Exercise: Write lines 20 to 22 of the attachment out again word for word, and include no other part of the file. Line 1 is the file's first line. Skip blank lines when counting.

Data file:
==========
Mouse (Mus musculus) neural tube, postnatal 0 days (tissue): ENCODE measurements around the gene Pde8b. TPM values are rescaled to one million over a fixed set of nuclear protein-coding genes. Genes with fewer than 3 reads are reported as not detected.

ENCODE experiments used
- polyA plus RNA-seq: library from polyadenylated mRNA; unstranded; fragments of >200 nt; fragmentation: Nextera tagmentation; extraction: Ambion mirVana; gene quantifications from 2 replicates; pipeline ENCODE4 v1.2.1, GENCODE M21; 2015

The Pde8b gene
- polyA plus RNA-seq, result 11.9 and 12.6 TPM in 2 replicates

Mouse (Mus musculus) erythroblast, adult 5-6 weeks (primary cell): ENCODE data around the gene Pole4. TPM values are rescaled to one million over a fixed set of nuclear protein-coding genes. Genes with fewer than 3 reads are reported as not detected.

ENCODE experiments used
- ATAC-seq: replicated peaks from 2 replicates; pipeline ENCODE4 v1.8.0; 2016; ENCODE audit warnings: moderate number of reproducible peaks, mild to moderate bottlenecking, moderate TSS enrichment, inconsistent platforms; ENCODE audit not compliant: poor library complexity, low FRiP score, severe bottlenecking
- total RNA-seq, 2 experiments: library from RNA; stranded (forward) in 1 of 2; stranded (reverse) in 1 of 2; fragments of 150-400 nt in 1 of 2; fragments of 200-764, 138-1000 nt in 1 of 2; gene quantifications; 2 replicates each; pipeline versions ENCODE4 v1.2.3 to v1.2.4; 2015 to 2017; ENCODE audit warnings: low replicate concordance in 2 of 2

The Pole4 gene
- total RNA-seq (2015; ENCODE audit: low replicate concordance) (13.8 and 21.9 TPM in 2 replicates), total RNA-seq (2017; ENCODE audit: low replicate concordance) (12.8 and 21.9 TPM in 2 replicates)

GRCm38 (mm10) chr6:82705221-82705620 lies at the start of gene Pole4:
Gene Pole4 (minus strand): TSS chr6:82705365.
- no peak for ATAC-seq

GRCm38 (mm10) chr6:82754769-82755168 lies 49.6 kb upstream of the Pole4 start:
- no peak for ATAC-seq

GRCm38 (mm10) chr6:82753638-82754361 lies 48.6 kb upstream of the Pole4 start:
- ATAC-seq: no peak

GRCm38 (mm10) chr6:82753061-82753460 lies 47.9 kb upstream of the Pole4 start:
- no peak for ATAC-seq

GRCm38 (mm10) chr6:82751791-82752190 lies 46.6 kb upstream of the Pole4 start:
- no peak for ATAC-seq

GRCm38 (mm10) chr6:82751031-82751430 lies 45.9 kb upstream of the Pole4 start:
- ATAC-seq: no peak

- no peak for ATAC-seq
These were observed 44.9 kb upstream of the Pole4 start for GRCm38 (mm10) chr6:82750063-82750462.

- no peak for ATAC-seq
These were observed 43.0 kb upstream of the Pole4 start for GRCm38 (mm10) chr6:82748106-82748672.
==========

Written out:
- no peak for ATAC-seq

GRCm38 (mm10) chr6:82751791-82752190 lies 46.6 kb upstream of the Pole4 start:
- no peak for ATAC-seq